Broadcaster Dick Weir is best known as a longtime Radio New Zealand radio host; his distinctive 'caramel' voice is familiar to generations of Kiwi kids, via children’s radio slots like the Dick Weir Sunday Show (1979 - 1988), and nightly kids’ show Ears (1988 - 1996), where he performed dramas like Space Station Z and characters like Letterbox Lizard. 

On screen, Weir’s voice has narrated hundreds of documentaries and commercials, although he is probably best remembered as the first host of 80s after-school news programme The Video Dispatch.

Born in Devonport in 1948, Weir grew up in Invercargill, where his time at James Hargest High School was dominated by involvement in drama and the politics club. A childhood fascination with broadcasting was fuelled by visits to the local radio studio, and the chance to take part in 4YA’s children’s sessions. Weir’s first acting assignment was at age 16, in a radio play produced by Bernard Kearns. 

A mid 60s acting apprenticeship at Dunedin's Playhouse was followed by time with the New Zealand Players Drama Quartet in Wellington, which included touring schools. Weir gained work with the NZBC and was posted to Christchurch's 3ZB and CHTV-3, where he was a staff announcer on both radio and TV.   

In 1971 he created TV kids show It’s a Weird World with Jim Hopkins, and found himself interacting with a Hopkins-operated puppet called Grapple. Weir "wanted desperately to turn my children’s theatre experience into children’s radio and TV programmes." On 3ZB, he launched the characters Bertie the Germ and his partner Bertina. 

Following an OE, Weir returned to NZ, and began at 2ZB in Wellington in late 1972. At WNTV-1 he presented Concentration, a game show, and children’s science programme Here’s How. It was the early days of TV-making in NZ, and Weir remembers a lack of prompters or scripts; he recalls the producer of Here’s How, a presenter imported from from Britain’s Southern Television, "having to ask for take after take as co-presenter Cathy Saunders and I tried to make the various experiments work for television."

Weir also hosted Cliff Richard in a special seminar broadcast for teens called Christianity in The Modern World. From 1974 to 1977 Weir ran a show on 2ZB called Storytime (live readings of stories for children). With his experience in children’s broadcasting, he was a natural fit to front new TVNZ show The Video Dispatch, which launched in 1980.

The series screened after Olly Ohlson's After School show on Tuesdays and Thursdays, and Weir became a familiar face to pre-teen Kiwi viewers. He introduced stories ranging from the Falklands War to a DIY Wellington Polytech computer called 'Poly'. Weir recalls particular excitement at providing a forum for kids to engage with current affairs, and credits producer Chris Mitson's "rare talent for distilling complex stories for an audience of children." In 1981 The Video Dispatch won a Feltex Award for Best Children’s Show.  

One series of stories was filmed in the Beehive studio, where kids debated topical issues and asked questions of politicians and the TVNZ Political Editor. In another series a box of children’s questions were taken to Prime Minister Muldoon at the National Party conference, for a filmed Q&A session.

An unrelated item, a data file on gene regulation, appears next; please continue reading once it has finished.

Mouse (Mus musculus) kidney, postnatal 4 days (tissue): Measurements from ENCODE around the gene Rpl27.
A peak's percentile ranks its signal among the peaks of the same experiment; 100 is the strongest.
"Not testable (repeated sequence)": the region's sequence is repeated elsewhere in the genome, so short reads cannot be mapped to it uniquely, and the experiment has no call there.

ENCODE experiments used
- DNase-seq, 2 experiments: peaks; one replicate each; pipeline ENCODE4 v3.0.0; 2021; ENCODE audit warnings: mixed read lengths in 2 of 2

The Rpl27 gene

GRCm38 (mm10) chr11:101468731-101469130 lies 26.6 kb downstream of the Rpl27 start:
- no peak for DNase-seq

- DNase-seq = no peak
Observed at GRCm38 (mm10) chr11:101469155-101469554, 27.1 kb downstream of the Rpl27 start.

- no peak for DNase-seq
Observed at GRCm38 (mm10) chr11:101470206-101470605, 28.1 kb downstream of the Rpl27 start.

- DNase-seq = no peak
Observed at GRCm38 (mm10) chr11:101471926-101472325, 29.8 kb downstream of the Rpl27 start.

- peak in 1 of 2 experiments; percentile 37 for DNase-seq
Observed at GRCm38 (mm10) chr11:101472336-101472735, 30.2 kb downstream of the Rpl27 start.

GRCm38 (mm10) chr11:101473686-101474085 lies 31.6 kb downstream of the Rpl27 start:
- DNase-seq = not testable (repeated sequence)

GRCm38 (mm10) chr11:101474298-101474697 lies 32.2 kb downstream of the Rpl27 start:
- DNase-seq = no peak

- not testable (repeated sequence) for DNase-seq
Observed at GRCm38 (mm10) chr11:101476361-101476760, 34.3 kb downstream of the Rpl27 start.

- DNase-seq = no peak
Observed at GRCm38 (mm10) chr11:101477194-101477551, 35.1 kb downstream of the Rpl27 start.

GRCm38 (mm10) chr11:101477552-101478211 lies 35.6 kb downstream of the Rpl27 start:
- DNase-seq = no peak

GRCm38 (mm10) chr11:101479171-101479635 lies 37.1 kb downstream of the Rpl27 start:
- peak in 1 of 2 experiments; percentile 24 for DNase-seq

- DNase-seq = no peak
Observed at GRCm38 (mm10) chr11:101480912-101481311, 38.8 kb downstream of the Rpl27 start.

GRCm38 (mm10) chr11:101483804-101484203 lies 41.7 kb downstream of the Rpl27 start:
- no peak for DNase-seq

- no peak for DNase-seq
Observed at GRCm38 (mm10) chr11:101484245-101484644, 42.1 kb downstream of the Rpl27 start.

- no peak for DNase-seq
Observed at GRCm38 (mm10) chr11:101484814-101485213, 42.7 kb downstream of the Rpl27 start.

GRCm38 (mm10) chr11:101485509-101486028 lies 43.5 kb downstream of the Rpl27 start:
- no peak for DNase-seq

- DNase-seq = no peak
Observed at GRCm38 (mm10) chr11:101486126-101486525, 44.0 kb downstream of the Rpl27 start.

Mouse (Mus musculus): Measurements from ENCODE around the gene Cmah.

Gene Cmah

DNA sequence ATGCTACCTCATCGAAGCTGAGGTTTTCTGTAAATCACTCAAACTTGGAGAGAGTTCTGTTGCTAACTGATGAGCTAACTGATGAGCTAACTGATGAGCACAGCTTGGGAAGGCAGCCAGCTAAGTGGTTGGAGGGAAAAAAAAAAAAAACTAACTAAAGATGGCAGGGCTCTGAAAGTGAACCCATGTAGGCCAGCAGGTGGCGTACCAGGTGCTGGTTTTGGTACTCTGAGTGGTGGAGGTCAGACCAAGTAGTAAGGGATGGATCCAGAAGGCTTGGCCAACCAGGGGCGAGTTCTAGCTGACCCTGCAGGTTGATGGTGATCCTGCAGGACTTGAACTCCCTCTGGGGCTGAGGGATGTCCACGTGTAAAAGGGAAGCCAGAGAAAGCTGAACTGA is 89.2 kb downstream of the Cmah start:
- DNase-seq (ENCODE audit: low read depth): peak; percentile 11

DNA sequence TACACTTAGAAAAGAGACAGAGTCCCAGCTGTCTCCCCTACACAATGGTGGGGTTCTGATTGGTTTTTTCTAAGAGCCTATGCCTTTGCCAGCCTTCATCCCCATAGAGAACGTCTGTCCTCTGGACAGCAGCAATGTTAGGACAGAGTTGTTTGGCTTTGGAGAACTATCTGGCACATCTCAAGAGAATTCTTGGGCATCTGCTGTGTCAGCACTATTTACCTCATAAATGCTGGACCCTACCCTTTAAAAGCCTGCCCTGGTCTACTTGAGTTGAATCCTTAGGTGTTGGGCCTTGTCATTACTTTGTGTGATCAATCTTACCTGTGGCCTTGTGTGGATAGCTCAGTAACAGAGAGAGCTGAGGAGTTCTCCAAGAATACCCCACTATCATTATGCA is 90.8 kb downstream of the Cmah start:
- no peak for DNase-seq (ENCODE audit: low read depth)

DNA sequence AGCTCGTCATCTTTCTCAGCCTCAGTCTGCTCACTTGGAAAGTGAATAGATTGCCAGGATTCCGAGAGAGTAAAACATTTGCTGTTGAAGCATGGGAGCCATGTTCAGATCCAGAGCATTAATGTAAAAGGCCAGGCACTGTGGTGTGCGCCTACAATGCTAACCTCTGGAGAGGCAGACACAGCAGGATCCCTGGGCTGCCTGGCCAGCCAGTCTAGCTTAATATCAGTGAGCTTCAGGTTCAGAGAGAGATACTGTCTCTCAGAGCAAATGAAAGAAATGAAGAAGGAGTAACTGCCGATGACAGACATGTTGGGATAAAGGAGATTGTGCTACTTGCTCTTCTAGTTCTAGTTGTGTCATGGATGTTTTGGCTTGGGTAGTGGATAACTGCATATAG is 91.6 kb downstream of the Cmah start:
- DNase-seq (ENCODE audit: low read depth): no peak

A six-minute long radio version of The Video Dispatch played on the Dick Weir Sunday Show, under the title Newsbeat. In March 1983 the show won the only interview granted by Prince Edward during a year spent teaching at Wanganui Collegiate, where he answered questions submitted by children across New Zealand.   

The same year Weir hosted the live telecast of NZ Music Awards from the Michael Fowler Centre. He was also a regular in the line-up of celebrities seeking donations on live Telethon broadcasts. 

Needing a break from hectic six-day weeks, Weir moved south to Dunedin in 1983 to host the 4ZB breakfast session (Lloyd Scott took over The Video Dispatch presenting chair). An opportunity in radio drama drew him back to Wellington two years later, which led to beloved radio show Ears.

Weir has lent his deep tones to everything from party political broadcasts (for the Labour Party’s 1978 campaign) and NZ Dairy Board promos, to A Fair Deal (1979), Greg Stitt’s controversial documentary about poverty in Aotearoa. Weir also narrated award-winning mini-series Erebus: The Aftermath (1987) and Natural History Unit doco Wild South - Mangroves (1984). 

In the five decades since Weir’s first professional broadcast in a 1965 radio drama, he has also helped raise six children, and gained two grandchildren. He has tutored in broadcasting craft and early childhood storytelling and drama at Whitireia Polytechnic; and toured schools and museums with storytelling programmes, from performing to crowds of kids at Te Papa to reading A Christmas Carol at Dowse Art Museum.

Weir has received national and international awards for his work, including the 1983 Bill Toft Memorial Award for Radio Broadcaster of the Year, and another for Educational and Public Affairs Broadcasting from Ohio State University. In 1998 he was awarded a Queen's Service Medal for services to children's broadcasting.

In 2009 he assumed broadcaster emeritus status, when he donned a top hat and cape, and joined his son Barnaby (Black Seeds) Weir's touring show Fly My Pretties as the onstage storyteller. 

Sources include
Dick Weir
‘Playing Favourites with Barnaby Weir and Dick Weir’ (Radio Documentary) Presenter Kim Hill (Radio New Zealand National, 9 May 2009) Accessed 21 September 2015
'Dick Weir - Bio' Amplifier website. Accessed 21 September 2015